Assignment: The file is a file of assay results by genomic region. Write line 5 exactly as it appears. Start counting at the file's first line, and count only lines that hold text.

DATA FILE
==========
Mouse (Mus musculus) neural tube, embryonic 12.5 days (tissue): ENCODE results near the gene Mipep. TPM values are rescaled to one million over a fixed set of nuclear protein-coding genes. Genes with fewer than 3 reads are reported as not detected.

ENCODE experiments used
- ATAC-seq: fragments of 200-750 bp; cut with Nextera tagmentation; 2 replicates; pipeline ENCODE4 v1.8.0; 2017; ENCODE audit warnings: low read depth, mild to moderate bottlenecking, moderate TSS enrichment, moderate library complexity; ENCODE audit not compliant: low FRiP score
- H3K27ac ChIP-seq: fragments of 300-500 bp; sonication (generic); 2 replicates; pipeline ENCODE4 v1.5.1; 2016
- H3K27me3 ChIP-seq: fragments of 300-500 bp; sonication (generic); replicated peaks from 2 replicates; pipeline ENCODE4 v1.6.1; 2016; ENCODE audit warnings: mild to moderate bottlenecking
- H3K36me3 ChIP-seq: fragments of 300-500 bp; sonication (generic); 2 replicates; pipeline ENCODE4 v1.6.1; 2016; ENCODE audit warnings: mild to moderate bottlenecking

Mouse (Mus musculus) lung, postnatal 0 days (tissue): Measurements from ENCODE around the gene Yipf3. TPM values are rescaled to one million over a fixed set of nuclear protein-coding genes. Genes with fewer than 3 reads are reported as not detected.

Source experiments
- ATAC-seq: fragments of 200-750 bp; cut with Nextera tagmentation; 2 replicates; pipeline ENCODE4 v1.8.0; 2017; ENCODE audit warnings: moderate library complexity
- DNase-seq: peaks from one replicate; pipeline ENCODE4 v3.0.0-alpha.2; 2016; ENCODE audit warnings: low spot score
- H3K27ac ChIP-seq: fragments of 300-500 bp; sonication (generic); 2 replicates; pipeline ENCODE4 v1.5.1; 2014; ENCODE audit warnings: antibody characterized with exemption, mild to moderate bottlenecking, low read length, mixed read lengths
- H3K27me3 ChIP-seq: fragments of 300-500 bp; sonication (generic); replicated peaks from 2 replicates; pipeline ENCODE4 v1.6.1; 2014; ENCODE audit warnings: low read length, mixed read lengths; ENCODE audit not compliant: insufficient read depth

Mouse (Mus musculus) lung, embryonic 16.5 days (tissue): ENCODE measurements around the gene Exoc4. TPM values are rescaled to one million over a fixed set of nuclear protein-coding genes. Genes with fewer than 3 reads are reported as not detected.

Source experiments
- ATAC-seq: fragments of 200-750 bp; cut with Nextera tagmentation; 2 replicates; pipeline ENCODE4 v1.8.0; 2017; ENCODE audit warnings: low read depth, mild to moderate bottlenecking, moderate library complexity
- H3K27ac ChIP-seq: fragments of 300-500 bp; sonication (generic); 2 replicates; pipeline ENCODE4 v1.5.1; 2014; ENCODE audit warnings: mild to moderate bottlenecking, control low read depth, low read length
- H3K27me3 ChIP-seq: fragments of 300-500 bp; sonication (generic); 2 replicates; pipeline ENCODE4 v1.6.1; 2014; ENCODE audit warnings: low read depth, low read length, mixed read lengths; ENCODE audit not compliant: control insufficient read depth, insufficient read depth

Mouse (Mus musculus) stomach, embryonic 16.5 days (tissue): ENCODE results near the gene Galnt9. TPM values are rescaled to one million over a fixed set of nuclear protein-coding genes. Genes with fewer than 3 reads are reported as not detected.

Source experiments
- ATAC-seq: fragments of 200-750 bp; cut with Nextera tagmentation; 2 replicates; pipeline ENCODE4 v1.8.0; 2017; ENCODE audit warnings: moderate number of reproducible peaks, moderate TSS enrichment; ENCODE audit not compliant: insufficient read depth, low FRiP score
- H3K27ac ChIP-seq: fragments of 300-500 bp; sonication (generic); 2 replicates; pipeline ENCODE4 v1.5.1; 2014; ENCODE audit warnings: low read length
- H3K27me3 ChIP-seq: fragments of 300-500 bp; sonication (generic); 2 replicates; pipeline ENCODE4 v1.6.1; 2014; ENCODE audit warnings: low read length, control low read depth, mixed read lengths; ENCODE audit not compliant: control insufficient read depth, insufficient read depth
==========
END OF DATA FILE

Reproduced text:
- H3K27me3 ChIP-seq: fragments of 300-500 bp; sonication (generic); replicated peaks from 2 replicates; pipeline ENCODE4 v1.6.1; 2016; ENCODE audit warnings: mild to moderate bottlenecking